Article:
Friendly Fire

Newsweek went with a cover story this week about President Obama being attacked by leftist economist Paul Krugman.
In his twice-a-week column and his blog, Conscience of a Liberal, he criticizes the Obamaites for trying to prop up a financial system that he regards as essentially a dead man walking.
This is the biggest threat to Obama's race to socialize the country before anyone notices what he's up to. There was a philosophical reason that Obama built his career in partnership with Jeremiah Wright, Michael Pfleger and Bill Ayers, and eventually the nation will catch on. The President hopes to eliminate the last vestiges of the constitution before reality sets in for the average American.
In conversation, he portrays Treasury Secretary Tim Geithner and other top officials as, in effect, tools of Wall Street (a ridiculous charge, say Geithner defenders). These men and women have "no venality," Krugman hastened to say in an interview with NEWSWEEK.
Of course, Krugman doesn't have a problem with trashing the premise upon which America was based, which is what makes this all the more fascinating. He's right there on the far left, with Obama. Krugman is a Nobel Prize winning economist, and his fear is that America will not be able to recover economically from this presidency.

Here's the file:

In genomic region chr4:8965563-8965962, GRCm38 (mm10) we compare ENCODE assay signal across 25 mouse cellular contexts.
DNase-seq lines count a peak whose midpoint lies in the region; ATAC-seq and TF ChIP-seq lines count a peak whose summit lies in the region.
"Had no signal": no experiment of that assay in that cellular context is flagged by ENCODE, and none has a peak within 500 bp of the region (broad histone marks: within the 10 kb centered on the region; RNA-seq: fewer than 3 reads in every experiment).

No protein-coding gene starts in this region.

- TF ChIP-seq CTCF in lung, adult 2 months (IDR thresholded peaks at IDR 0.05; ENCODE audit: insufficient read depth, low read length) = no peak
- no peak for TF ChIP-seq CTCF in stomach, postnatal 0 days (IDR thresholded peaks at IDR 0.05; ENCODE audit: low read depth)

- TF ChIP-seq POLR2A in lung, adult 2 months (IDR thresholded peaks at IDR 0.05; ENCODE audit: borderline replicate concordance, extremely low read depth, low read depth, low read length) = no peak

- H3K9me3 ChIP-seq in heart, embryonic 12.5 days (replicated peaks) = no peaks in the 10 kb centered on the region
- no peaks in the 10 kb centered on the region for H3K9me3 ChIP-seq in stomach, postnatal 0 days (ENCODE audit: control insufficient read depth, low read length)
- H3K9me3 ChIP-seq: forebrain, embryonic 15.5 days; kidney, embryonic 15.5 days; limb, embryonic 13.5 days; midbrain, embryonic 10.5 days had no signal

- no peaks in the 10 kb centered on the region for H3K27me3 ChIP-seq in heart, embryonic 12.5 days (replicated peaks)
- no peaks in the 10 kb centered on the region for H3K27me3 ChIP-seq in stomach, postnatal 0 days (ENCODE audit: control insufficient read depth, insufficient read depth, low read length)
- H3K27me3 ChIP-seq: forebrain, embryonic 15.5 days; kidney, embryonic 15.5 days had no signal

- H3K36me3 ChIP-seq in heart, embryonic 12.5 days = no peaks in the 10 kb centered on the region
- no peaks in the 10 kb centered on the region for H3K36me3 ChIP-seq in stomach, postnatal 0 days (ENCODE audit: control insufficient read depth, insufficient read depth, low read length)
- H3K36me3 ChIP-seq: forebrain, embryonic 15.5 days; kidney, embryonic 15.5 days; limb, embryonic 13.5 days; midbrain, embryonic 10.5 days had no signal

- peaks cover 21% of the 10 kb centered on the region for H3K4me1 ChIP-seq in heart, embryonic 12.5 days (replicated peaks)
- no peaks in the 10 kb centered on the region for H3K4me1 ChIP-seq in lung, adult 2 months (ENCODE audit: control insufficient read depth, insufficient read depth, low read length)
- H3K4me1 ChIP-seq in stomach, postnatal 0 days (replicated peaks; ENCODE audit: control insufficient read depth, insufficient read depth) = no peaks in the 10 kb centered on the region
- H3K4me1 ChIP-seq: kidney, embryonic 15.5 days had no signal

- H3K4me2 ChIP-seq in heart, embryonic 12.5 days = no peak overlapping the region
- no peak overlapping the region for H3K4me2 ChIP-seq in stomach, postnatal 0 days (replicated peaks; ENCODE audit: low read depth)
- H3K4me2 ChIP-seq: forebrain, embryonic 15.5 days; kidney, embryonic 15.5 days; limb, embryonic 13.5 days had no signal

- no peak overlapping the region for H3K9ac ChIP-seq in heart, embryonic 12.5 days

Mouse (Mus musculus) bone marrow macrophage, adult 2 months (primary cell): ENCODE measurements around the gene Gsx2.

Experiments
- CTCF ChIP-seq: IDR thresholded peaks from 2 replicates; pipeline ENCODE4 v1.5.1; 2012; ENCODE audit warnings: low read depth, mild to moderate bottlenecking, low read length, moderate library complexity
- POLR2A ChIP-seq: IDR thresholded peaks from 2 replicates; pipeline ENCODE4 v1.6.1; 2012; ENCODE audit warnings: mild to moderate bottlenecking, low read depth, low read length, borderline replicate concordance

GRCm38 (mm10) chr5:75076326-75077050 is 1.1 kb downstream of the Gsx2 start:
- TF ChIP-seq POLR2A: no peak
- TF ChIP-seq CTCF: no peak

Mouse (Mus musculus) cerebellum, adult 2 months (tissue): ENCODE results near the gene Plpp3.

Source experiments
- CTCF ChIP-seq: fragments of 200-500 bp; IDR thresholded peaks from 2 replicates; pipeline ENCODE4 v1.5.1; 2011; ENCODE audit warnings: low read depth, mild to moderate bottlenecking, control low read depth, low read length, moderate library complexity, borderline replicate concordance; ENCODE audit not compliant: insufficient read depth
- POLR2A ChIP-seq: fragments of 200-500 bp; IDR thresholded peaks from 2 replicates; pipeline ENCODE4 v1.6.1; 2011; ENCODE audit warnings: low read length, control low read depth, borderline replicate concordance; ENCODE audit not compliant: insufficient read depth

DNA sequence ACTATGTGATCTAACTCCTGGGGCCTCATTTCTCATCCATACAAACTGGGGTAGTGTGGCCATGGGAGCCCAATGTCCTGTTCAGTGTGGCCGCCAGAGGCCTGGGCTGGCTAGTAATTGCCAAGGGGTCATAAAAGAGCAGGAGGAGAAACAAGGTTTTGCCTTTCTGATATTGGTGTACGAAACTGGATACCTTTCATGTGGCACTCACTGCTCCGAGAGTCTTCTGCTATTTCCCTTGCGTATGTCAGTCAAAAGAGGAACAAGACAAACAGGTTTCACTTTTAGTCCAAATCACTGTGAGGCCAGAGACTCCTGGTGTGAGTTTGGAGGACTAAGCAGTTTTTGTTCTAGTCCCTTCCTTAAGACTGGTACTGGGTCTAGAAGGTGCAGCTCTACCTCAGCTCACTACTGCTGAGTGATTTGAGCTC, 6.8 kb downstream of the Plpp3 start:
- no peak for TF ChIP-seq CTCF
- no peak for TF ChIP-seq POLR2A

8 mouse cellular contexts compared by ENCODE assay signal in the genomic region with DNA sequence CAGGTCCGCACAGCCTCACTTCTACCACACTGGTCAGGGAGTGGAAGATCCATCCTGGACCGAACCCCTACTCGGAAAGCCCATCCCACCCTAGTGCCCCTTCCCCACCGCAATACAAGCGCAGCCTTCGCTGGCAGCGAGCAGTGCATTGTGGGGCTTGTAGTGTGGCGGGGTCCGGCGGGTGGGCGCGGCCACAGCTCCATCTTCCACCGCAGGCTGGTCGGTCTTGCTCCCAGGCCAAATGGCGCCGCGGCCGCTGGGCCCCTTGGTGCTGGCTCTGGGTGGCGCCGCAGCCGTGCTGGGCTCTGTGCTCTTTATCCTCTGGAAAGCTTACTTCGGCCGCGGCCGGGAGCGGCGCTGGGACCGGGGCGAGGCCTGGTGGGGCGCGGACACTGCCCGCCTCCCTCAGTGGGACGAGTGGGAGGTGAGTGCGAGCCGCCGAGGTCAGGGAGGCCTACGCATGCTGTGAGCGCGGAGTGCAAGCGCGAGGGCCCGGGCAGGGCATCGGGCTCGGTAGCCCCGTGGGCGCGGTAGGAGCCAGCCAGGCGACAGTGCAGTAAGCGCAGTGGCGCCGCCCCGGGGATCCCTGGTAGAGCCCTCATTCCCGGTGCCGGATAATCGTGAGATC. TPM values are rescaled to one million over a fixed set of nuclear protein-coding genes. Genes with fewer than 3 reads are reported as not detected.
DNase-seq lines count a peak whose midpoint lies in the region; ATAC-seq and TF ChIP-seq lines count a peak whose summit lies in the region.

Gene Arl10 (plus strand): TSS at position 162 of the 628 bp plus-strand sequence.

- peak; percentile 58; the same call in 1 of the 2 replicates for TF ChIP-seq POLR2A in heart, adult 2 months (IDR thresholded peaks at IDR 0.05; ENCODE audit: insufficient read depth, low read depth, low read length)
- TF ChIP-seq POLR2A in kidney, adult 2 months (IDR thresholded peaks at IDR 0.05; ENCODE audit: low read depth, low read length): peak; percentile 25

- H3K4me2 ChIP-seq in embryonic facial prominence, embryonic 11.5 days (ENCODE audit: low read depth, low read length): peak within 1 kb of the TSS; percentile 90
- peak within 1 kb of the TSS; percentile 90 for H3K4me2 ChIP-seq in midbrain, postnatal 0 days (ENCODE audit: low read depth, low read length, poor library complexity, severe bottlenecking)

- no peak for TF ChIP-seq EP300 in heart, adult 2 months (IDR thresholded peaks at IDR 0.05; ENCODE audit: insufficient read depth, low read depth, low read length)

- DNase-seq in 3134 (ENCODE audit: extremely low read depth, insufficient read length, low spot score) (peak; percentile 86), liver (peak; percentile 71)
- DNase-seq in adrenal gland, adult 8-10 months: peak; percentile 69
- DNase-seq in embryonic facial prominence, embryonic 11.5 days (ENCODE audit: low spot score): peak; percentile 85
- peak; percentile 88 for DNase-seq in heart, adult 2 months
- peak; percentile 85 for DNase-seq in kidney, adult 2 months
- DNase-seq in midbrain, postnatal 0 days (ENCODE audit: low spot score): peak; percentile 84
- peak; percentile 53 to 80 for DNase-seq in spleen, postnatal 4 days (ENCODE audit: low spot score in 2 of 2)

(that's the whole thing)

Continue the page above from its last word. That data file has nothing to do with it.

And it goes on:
But they are suffering from "osmosis," from simply spending too much time around investment bankers and the like.
That's a nice way to say that the guys in charge of cracking down on Wall Street are Wall Street.
In his Times column the day Geithner announced the details of the administration's bank-rescue plan, Krugman described his "despair" that Obama "has apparently settled on a financial plan that, in essence, assumes that banks are fundamentally sound and that bankers know what they're doing. It's as if the president were determined to confirm the growing perception that he and his economic team are out of touch, that their economic vision is clouded by excessively close ties to Wall Street."
What, exactly, is his problem with the administration's policies?
Krugman generally applauds Obama's efforts to tax the rich in his budget and try for massive health-care reform. On the all-important questions of the financial system, he says he has not given up on the White House's seeing the merits of his argument—that the government must guarantee the liabilities of all the nation's banks and nationalize the big "zombie" banks—and do it fast. "The public wants to trust Obama," Krugman says. "This is still Bush's crisis. But if they wait, Obama will be blamed for a fair share of the problem."
The quicker that happens, the better for the constitution.